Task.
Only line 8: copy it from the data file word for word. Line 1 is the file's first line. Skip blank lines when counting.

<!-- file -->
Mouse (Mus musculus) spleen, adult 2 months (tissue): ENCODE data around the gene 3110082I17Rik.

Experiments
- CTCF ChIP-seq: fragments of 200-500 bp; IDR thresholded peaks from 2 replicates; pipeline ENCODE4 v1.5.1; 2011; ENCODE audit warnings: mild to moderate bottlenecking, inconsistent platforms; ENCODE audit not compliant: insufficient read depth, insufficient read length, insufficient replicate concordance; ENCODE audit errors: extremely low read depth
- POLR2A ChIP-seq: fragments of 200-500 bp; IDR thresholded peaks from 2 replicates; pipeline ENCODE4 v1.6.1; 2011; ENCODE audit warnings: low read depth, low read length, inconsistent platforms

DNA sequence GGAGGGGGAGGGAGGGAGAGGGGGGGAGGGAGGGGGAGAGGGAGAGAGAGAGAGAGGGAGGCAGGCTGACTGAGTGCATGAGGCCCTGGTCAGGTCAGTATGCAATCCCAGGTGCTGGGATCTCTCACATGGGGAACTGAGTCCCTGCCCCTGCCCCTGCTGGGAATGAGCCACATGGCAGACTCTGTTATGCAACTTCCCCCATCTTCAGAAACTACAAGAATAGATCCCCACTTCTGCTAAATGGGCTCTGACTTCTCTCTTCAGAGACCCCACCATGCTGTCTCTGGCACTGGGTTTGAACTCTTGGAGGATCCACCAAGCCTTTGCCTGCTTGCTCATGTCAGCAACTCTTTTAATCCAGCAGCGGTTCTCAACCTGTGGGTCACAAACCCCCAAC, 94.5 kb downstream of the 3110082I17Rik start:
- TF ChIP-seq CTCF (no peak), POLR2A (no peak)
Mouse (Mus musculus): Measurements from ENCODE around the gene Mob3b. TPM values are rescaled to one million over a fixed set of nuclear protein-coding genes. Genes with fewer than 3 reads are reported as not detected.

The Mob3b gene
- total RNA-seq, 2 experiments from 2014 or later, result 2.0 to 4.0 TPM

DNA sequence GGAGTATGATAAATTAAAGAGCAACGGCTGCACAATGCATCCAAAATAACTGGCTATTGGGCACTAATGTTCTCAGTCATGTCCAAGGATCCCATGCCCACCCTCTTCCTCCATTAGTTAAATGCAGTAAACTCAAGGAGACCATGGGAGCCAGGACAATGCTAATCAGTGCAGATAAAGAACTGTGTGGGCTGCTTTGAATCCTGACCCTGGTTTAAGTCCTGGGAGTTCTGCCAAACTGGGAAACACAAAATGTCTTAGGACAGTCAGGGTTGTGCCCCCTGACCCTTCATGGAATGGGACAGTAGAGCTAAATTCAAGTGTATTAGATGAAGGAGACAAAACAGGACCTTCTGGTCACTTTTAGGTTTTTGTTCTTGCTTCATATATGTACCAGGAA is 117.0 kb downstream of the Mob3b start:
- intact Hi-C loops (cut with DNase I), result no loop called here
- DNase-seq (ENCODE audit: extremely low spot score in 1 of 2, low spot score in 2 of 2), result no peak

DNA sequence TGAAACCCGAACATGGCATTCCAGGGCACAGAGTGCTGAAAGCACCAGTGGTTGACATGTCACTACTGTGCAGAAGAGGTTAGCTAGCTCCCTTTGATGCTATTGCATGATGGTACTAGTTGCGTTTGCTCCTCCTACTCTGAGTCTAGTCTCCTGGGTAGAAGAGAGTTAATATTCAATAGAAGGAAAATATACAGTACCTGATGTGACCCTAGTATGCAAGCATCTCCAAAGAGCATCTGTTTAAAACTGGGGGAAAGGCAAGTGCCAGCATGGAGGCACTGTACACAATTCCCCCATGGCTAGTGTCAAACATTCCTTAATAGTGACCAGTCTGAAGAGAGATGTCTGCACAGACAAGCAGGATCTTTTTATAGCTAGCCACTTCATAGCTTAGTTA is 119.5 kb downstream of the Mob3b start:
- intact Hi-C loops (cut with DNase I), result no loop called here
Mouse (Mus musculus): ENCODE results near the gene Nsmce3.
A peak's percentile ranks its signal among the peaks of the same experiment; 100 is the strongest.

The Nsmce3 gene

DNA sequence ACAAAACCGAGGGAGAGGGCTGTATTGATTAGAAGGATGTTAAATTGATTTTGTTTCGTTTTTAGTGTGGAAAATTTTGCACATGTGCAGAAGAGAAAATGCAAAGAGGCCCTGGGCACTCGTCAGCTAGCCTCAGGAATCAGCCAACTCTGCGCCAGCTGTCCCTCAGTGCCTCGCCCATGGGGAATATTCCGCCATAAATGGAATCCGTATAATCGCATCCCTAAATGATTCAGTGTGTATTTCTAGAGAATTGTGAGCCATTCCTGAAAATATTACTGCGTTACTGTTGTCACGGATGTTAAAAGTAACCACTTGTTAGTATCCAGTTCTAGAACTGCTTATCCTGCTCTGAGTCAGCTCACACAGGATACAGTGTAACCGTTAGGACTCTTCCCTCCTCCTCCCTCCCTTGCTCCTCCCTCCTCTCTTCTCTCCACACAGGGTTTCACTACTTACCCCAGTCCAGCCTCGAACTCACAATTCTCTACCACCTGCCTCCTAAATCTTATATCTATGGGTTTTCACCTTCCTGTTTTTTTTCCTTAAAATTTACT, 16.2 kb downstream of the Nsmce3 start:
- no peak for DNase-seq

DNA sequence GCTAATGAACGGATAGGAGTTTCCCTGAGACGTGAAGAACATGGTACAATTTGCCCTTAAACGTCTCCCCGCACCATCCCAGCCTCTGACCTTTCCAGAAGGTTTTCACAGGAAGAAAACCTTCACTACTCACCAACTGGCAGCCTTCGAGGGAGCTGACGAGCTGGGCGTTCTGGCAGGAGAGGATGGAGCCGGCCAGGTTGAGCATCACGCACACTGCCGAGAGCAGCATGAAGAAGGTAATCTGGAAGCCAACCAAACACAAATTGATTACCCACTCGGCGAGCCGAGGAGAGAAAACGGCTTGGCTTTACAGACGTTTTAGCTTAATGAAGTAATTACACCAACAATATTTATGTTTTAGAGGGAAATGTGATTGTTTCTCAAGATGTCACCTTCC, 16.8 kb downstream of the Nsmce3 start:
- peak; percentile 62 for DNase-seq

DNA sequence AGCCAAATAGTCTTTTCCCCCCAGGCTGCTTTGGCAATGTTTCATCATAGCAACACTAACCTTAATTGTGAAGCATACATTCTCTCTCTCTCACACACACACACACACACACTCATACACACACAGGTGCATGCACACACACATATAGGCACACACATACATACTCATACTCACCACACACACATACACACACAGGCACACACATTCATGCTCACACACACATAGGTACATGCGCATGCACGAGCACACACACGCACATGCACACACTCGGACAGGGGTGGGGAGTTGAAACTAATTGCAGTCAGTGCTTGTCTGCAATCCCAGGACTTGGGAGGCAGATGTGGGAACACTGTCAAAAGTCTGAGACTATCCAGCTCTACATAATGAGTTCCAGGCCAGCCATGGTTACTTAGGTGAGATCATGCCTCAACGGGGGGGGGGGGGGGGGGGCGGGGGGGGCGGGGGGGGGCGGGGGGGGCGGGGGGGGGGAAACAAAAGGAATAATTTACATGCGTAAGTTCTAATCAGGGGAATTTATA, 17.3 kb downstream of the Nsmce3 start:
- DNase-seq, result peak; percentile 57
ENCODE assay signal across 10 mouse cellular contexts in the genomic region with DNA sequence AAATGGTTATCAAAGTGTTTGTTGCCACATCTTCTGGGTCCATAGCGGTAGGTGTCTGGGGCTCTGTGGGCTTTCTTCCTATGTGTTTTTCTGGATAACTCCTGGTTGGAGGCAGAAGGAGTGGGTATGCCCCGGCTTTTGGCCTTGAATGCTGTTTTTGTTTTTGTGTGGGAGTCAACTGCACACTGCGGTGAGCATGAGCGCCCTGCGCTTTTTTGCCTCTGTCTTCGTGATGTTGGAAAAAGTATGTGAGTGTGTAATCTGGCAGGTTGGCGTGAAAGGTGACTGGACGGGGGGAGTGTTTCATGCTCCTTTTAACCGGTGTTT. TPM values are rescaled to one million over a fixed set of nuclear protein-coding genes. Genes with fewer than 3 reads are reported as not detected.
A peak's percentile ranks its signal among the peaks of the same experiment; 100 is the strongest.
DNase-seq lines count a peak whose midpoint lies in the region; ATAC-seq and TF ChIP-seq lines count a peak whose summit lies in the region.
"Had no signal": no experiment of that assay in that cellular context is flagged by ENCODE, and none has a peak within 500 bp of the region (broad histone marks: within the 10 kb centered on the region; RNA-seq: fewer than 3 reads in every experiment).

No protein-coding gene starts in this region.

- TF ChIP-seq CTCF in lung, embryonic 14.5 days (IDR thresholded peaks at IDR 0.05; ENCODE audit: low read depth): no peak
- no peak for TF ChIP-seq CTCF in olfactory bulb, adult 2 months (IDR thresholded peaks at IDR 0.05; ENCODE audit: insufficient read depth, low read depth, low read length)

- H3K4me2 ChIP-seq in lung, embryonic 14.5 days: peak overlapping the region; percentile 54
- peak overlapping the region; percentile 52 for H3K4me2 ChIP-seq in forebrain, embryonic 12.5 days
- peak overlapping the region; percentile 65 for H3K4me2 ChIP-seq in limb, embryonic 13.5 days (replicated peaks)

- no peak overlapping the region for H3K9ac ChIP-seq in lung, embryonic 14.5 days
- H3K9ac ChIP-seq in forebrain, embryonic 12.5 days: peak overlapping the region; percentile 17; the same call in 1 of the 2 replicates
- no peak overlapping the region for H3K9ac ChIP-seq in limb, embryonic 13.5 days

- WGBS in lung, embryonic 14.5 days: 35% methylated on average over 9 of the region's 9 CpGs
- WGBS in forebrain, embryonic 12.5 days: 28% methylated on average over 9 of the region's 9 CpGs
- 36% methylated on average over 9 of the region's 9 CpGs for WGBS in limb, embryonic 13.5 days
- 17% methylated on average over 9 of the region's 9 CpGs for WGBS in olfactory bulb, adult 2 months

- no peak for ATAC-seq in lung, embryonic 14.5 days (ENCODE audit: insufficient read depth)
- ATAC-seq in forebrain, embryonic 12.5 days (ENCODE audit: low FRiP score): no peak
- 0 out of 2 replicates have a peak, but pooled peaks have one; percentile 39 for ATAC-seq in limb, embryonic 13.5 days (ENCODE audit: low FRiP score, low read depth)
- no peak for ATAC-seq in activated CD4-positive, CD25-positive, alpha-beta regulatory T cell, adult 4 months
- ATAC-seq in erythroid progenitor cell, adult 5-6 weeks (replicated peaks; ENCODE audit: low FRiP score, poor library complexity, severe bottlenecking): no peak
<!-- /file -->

The Mob3b gene